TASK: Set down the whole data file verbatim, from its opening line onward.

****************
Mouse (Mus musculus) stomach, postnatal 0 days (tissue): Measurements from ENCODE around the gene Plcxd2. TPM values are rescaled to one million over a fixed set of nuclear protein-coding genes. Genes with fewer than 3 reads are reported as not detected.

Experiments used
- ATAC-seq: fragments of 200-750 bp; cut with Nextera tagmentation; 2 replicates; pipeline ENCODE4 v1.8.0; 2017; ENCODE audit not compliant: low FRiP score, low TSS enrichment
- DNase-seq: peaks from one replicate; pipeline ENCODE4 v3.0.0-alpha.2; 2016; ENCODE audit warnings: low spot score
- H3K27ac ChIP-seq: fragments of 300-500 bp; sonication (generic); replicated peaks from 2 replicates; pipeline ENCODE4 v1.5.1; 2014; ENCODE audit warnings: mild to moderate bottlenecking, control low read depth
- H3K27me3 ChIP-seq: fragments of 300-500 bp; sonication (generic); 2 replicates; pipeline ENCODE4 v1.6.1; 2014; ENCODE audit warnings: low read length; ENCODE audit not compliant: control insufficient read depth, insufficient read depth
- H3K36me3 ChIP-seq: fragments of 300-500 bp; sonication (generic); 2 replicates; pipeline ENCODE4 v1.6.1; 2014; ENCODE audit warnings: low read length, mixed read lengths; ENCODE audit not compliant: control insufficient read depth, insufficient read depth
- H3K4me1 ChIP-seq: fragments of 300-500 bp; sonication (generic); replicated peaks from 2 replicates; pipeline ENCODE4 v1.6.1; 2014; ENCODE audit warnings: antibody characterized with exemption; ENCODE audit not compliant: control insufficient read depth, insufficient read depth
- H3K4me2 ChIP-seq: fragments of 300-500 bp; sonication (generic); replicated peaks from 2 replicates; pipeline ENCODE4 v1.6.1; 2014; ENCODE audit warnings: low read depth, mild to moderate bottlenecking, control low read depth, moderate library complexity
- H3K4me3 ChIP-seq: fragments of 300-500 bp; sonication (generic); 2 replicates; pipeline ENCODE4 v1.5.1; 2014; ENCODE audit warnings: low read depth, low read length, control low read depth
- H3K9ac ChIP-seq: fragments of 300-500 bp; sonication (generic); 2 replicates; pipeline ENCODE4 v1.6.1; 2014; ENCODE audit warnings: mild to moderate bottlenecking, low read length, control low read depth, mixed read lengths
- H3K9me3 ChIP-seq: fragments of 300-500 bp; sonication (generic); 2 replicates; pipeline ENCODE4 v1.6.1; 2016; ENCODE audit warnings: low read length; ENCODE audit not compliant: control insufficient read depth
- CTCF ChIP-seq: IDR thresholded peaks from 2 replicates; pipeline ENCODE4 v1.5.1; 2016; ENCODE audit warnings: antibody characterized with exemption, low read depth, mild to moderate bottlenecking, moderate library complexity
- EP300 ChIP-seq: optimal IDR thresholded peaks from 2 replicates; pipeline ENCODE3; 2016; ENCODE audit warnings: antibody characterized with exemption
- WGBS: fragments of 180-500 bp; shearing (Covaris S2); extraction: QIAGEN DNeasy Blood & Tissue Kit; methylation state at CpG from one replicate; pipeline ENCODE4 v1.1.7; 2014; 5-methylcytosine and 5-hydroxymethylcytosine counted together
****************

Mouse (Mus musculus) stomach, postnatal 0 days (tissue): Measurements from ENCODE around the gene Plcxd2. TPM values are rescaled to one million over a fixed set of nuclear protein-coding genes. Genes with fewer than 3 reads are reported as not detected.

Experiments used
- ATAC-seq: fragments of 200-750 bp; cut with Nextera tagmentation; 2 replicates; pipeline ENCODE4 v1.8.0; 2017; ENCODE audit not compliant: low FRiP score, low TSS enrichment
- DNase-seq: peaks from one replicate; pipeline ENCODE4 v3.0.0-alpha.2; 2016; ENCODE audit warnings: low spot score
- H3K27ac ChIP-seq: fragments of 300-500 bp; sonication (generic); replicated peaks from 2 replicates; pipeline ENCODE4 v1.5.1; 2014; ENCODE audit warnings: mild to moderate bottlenecking, control low read depth
- H3K27me3 ChIP-seq: fragments of 300-500 bp; sonication (generic); 2 replicates; pipeline ENCODE4 v1.6.1; 2014; ENCODE audit warnings: low read length; ENCODE audit not compliant: control insufficient read depth, insufficient read depth
- H3K36me3 ChIP-seq: fragments of 300-500 bp; sonication (generic); 2 replicates; pipeline ENCODE4 v1.6.1; 2014; ENCODE audit warnings: low read length, mixed read lengths; ENCODE audit not compliant: control insufficient read depth, insufficient read depth
- H3K4me1 ChIP-seq: fragments of 300-500 bp; sonication (generic); replicated peaks from 2 replicates; pipeline ENCODE4 v1.6.1; 2014; ENCODE audit warnings: antibody characterized with exemption; ENCODE audit not compliant: control insufficient read depth, insufficient read depth
- H3K4me2 ChIP-seq: fragments of 300-500 bp; sonication (generic); replicated peaks from 2 replicates; pipeline ENCODE4 v1.6.1; 2014; ENCODE audit warnings: low read depth, mild to moderate bottlenecking, control low read depth, moderate library complexity
- H3K4me3 ChIP-seq: fragments of 300-500 bp; sonication (generic); 2 replicates; pipeline ENCODE4 v1.5.1; 2014; ENCODE audit warnings: low read depth, low read length, control low read depth
- H3K9ac ChIP-seq: fragments of 300-500 bp; sonication (generic); 2 replicates; pipeline ENCODE4 v1.6.1; 2014; ENCODE audit warnings: mild to moderate bottlenecking, low read length, control low read depth, mixed read lengths
- H3K9me3 ChIP-seq: fragments of 300-500 bp; sonication (generic); 2 replicates; pipeline ENCODE4 v1.6.1; 2016; ENCODE audit warnings: low read length; ENCODE audit not compliant: control insufficient read depth
- CTCF ChIP-seq: IDR thresholded peaks from 2 replicates; pipeline ENCODE4 v1.5.1; 2016; ENCODE audit warnings: antibody characterized with exemption, low read depth, mild to moderate bottlenecking, moderate library complexity
- EP300 ChIP-seq: optimal IDR thresholded peaks from 2 replicates; pipeline ENCODE3; 2016; ENCODE audit warnings: antibody characterized with exemption
- WGBS: fragments of 180-500 bp; shearing (Covaris S2); extraction: QIAGEN DNeasy Blood & Tissue Kit; methylation state at CpG from one replicate; pipeline ENCODE4 v1.1.7; 2014; 5-methylcytosine and 5-hydroxymethylcytosine counted together